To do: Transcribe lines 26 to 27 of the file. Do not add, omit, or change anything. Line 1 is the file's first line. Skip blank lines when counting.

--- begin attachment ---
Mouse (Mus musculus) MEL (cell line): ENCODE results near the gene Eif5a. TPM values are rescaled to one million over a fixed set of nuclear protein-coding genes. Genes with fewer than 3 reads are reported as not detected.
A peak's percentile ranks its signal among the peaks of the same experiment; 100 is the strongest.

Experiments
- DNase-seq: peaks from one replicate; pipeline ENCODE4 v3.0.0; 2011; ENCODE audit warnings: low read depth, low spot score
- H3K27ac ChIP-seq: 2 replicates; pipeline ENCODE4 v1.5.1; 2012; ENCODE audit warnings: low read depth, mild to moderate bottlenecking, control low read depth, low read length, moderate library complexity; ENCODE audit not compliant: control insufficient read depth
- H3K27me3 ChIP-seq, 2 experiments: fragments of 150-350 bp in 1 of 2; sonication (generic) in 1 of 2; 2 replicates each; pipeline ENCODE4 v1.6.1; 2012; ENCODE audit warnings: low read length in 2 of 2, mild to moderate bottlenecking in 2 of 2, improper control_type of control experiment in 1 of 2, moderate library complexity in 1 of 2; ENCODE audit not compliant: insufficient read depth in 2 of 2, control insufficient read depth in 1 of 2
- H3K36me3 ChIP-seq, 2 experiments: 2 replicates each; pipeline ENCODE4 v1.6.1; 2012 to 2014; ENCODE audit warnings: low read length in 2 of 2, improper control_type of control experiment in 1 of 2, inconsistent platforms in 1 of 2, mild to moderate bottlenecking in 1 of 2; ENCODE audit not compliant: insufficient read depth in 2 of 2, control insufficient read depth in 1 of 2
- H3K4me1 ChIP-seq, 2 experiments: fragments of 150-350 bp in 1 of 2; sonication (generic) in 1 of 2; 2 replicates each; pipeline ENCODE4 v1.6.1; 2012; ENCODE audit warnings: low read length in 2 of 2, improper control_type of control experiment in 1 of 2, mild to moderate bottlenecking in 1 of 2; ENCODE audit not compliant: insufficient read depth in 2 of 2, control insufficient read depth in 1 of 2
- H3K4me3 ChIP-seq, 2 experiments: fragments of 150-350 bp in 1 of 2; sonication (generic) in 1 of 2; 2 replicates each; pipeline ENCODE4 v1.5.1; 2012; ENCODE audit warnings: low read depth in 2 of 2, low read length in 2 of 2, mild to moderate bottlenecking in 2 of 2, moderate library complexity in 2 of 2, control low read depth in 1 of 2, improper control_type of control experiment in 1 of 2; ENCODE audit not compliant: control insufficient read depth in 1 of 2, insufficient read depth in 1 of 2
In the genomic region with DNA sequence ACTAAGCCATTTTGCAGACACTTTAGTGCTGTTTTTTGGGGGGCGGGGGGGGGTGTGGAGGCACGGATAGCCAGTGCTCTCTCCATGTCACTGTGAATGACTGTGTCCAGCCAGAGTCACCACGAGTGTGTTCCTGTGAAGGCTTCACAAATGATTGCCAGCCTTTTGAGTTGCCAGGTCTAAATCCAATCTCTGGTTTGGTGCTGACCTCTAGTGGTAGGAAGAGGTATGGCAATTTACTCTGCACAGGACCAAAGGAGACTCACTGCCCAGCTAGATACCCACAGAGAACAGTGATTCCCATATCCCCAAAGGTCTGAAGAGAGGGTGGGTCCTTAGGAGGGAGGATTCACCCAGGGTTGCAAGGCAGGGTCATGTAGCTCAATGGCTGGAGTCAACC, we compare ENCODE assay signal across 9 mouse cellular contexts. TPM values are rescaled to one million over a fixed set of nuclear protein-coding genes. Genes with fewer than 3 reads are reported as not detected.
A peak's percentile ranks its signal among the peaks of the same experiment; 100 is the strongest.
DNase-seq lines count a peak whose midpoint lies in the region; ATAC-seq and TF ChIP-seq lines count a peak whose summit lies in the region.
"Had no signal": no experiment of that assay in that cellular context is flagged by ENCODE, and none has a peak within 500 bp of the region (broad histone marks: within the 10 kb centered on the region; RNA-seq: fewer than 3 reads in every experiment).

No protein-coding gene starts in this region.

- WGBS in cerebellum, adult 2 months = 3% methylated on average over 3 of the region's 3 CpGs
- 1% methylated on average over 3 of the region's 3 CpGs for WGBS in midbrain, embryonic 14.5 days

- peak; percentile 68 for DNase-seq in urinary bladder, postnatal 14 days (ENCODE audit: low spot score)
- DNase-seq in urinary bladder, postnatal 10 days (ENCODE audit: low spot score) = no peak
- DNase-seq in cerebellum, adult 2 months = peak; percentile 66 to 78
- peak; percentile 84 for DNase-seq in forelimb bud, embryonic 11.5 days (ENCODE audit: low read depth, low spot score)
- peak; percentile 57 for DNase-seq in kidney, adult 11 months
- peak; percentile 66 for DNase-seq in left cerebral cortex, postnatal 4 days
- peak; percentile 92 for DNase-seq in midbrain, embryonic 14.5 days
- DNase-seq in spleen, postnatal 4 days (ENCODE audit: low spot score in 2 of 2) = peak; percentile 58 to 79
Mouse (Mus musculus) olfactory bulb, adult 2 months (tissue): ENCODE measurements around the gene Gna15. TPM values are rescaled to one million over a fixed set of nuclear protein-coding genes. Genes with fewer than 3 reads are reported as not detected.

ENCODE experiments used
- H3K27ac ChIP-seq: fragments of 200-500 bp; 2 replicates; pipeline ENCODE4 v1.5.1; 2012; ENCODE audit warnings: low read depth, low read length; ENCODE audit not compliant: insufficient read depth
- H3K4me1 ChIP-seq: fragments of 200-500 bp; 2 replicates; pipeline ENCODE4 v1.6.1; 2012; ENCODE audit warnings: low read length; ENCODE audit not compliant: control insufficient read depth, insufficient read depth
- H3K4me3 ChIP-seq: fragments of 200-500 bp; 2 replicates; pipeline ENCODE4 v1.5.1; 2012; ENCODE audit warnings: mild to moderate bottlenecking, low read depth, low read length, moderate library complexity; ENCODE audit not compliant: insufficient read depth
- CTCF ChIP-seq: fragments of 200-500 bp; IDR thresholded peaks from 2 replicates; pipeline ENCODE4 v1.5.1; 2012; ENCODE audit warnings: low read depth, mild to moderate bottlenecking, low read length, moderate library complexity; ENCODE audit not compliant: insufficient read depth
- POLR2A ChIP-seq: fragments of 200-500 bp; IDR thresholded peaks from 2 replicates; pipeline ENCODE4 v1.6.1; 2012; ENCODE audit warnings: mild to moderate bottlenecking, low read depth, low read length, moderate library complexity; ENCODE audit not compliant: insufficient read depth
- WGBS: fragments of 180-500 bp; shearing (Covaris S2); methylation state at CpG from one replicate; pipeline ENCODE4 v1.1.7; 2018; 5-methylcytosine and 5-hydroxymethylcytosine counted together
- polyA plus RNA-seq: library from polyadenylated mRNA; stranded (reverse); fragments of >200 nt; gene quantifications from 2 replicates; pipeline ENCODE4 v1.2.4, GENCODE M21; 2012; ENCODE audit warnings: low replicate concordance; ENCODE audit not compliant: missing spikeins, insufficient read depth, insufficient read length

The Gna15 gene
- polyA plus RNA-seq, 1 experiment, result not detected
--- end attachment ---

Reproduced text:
ENCODE experiments used
- H3K27ac ChIP-seq: fragments of 200-500 bp; 2 replicates; pipeline ENCODE4 v1.5.1; 2012; ENCODE audit warnings: low read depth, low read length; ENCODE audit not compliant: insufficient read depth